Posted in Breakfast, What I Love to Cook | Tagged , , , , , , , | 8 Comments

Dressed To Impress. Chocolate Layer Cake With Whipped Cream, Cherry Jam and Ganache.

Chocolate Layer Cake With Whipped Cream, Cherry Jam and Ganache

Everyone has a favourite chocolate cake. At our house it’s a moist, decadently rich and chocolate-y ‘volcano’ cake. A melt and mix recipe with an unusual twist. So named to reflect the alchemy created when bicarbonate of soda added to a heated saucepan of butter, sugar and cocoa, makes the mixture fizz and expand. Eliciting a  frisson of excitement as the  “volcano” forms and a delicious sense of impending danger that a momentary lapse of concentration may cause the saucepan to overflow.

A much loved recipe redolent of my childhood. So entrenched in my psyche that I can make it with my eyes closed. It’s what I make when my household craves a quick chocolate hit and lends itself to all manner of guises – a simple icing sugar dusted slab, iced cupcakes covered with a generous sprinkling of 100’s and 1000’s or a buttercream frosted torte.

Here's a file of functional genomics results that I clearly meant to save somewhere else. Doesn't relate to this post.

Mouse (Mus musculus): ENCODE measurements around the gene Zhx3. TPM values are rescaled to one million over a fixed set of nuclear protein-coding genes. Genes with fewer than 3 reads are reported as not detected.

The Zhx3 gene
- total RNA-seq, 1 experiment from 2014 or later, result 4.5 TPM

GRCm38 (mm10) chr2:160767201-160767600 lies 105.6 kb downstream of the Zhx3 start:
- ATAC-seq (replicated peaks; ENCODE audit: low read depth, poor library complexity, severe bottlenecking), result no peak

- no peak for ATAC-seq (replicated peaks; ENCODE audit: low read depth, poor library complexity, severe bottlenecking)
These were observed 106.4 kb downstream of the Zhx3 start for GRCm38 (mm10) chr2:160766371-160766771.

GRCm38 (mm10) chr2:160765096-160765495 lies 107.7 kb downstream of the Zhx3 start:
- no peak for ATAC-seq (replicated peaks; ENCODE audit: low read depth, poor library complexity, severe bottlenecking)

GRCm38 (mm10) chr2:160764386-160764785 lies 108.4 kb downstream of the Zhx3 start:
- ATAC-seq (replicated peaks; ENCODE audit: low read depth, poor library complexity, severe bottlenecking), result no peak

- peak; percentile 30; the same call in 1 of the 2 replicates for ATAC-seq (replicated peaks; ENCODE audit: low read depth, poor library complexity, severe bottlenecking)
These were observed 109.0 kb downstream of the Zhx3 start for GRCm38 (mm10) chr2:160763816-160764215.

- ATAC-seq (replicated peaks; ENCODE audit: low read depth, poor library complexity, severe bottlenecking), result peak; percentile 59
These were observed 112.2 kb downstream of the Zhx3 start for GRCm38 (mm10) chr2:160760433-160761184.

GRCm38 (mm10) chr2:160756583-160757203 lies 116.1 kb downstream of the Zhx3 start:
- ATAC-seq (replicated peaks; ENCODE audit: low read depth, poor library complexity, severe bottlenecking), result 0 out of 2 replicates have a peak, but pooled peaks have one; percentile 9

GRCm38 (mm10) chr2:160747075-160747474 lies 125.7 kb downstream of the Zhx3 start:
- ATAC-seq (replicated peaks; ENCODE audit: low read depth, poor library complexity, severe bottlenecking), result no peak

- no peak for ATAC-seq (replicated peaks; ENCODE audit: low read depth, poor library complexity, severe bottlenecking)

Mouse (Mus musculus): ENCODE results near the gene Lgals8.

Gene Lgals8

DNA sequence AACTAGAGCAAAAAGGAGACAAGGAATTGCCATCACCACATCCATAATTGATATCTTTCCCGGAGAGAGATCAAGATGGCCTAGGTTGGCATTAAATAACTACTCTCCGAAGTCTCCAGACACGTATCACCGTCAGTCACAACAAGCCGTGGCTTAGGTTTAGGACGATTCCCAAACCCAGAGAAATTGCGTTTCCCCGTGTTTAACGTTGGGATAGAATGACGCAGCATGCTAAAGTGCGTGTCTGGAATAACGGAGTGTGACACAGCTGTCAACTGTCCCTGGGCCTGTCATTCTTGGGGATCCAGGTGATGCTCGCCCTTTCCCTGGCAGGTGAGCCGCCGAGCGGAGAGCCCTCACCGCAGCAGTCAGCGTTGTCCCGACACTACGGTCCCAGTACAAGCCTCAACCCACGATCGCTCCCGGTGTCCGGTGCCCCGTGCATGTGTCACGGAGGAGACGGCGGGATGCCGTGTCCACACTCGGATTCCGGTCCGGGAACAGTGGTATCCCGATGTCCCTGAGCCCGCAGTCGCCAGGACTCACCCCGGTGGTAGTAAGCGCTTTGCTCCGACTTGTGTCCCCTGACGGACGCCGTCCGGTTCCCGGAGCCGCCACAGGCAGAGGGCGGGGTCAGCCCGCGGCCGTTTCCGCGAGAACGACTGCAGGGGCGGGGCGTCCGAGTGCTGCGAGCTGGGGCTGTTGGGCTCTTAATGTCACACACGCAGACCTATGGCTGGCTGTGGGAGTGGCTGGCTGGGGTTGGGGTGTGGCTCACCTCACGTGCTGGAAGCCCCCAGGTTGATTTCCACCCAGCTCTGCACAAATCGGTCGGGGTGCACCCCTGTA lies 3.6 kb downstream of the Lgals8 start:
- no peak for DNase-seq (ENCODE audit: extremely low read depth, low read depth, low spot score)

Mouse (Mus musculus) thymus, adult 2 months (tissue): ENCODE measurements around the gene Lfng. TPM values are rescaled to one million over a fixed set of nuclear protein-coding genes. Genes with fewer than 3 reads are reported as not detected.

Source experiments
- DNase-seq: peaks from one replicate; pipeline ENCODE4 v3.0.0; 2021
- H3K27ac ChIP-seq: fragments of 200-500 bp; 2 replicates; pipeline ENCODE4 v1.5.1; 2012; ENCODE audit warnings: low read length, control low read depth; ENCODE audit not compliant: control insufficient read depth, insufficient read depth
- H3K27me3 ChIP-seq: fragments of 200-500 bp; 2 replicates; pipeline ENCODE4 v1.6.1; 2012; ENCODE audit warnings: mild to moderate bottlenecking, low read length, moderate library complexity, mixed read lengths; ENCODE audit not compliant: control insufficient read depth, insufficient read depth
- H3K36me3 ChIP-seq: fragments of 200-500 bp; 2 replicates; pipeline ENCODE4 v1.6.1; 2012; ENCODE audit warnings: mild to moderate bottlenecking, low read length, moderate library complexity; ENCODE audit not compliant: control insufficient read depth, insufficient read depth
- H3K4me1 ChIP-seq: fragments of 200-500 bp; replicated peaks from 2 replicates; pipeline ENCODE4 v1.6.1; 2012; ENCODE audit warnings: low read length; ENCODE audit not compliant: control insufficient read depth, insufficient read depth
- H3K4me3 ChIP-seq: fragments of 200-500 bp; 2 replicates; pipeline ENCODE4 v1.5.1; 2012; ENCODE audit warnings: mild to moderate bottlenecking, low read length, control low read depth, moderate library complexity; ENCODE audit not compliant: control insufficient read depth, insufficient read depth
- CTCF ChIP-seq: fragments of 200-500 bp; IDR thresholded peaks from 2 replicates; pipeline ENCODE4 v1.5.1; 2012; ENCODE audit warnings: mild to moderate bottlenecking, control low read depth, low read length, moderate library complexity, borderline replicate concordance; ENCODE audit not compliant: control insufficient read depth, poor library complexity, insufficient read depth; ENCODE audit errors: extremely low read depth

Here it is in its latest reincarnation. Dressed to impress as a chocolate layer cake. Baked in two round sandwich tins; as I would another of my afternoon tea time favourites –  the Victoria sponge. Filled with a generous layer of my mother’s home-made sour cherry jam and lashings of freshly whipped chantilly cream. Finished with a rich, thick and shiny ganache topping.

Chocolate Layer Cake With Whipped Cream, Cherry Jam and Ganache
For the Chocolate Cake
1/3 cup cocoa
1 1/2 cups castor sugar
1/2 teaspoon bicarbonate of soda
150 g butter
1 cup water
2 eggs
1 teaspoon vanilla extract
1 1/2 cups self-raising flour

For the Chocolate Ganache Topping
120g dark chocolate; chopped into pieces
50ml cream
1 tablespoon butter